Letting Others Define You: Writing Creativity Killers, Part 2
Standing for what you should be writing when everyone wants you to fit the status quo takes a strong mind. I know. I had to deal with the expectations of others while sorting myself out as an author. It wasn’t easy, because I just naturally like pleasing others, and the crowd mentality can be hard to contradict. I had to realize that while listening to advice can be good, only I have the insight to decide what is best for my writing career.
The price of letting others define you is that you won't live your own dream.
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Over-Prioritizing Writing Rules
Rules abound in the writing world today. I sometimes list them in my articles because most are based on sound writing advice. They should be studied, understood, and applied where beneficial. However, one size does not fit all. I always include the caveat that the needs of your story take priority over writing rules. Trying to cross ‘t’s’ and dot ‘i’s’ can leave you feeling like a juggler with too many balls in the air. There’s nothing more guaranteed to kill your creativity.
One of the things I glean from reading vintage authors is their complete unawareness of certain writing rules we consider essential in modern fiction. For example, Jamaica Inn by Daphne Du Maurier (affiliate) contains lengthy descriptive passages. If put before a modern editor, these would probably be cut down to size, and that would be a tragedy. I savored every beautiful word and couldn’t imagine the book without any of them.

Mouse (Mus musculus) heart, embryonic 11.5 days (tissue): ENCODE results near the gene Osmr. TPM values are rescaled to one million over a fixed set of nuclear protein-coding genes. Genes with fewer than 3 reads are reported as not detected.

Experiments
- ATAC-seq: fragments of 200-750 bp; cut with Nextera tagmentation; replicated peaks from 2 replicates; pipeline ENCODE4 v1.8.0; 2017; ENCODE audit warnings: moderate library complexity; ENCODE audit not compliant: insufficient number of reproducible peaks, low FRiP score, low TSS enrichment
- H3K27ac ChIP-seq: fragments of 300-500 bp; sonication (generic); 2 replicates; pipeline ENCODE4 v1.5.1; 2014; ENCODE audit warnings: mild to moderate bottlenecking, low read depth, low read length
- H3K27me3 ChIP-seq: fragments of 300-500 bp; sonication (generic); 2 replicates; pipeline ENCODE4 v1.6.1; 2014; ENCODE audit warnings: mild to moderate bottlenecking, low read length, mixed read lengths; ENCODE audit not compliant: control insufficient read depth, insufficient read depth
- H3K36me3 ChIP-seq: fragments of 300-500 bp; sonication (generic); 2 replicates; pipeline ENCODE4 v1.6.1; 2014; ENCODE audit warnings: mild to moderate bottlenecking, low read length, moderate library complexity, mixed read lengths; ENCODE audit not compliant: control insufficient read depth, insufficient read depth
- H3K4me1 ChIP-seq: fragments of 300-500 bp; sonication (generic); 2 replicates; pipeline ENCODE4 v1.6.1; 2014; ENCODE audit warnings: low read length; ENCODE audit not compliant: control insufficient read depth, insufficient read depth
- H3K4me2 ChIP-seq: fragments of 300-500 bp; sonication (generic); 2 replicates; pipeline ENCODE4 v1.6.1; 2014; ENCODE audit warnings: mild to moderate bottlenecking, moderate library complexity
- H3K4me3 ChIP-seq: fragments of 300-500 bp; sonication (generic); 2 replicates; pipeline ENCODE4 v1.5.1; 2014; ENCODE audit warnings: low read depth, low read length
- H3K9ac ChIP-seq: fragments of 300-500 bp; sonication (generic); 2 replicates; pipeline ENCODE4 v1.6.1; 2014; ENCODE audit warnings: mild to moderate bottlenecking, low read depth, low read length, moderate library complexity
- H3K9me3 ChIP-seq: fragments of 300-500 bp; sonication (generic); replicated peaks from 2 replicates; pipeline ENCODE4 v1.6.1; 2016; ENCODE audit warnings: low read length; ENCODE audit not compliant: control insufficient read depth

Caring Too Much What Others Think
Every one of us wants to be liked. That’s why it’s so hard to face criticism. That’s never more true than when receiving critiques or reviews of your writing. It’s easy to believe the worst, even when it’s only one person’s opinion. This leads to second-guessing yourself while writing, a sure creativity killer.
Some writers, to help them sidestep this susceptibility, don’t read reviews of their books. Reviews aren’t necessarily educated opinions, but if you can’t put them in that perspective, avoiding them may be a good idea. I should say, though, that I read all reviews of my books to help gauge what readers want (and don’t want) in my stories. I’ve had to train myself not to fixate on negative remarks or hyper-focus on praise. Either mindset creates problems.
Whether your reviews drop you into the dungeon or lift you to the tower, keep them in perspective by not giving too much weight to what others think of your writing.
Whatever form of publication you pursue, your writing will probably come under the scrutiny of an editor. This is usually a beneficial process that can save you from yourself, but sometimes it’s hard to see that. Edits can cause you to lose confidence in yourself as a writer and even question your writing ability.
It helps to remember that other writers, agents, and editors aren’t perfect, and their opinions, while professional, are just that. I suggest that, while remaining teachable, you avoid giving others too much sway over your writing. Having clarity about what you wish to convey in your story helps you protect your writing voice while still learning from others.
Some Final Thoughts from Janalyn
There’s a delicate balance between taking advice and guidance from others and following where your own free spirit leads. Your personality determines which way you’ll lean. Navigate this with an awareness of your tendency to give too much or too little weight to the opinions and advice of others.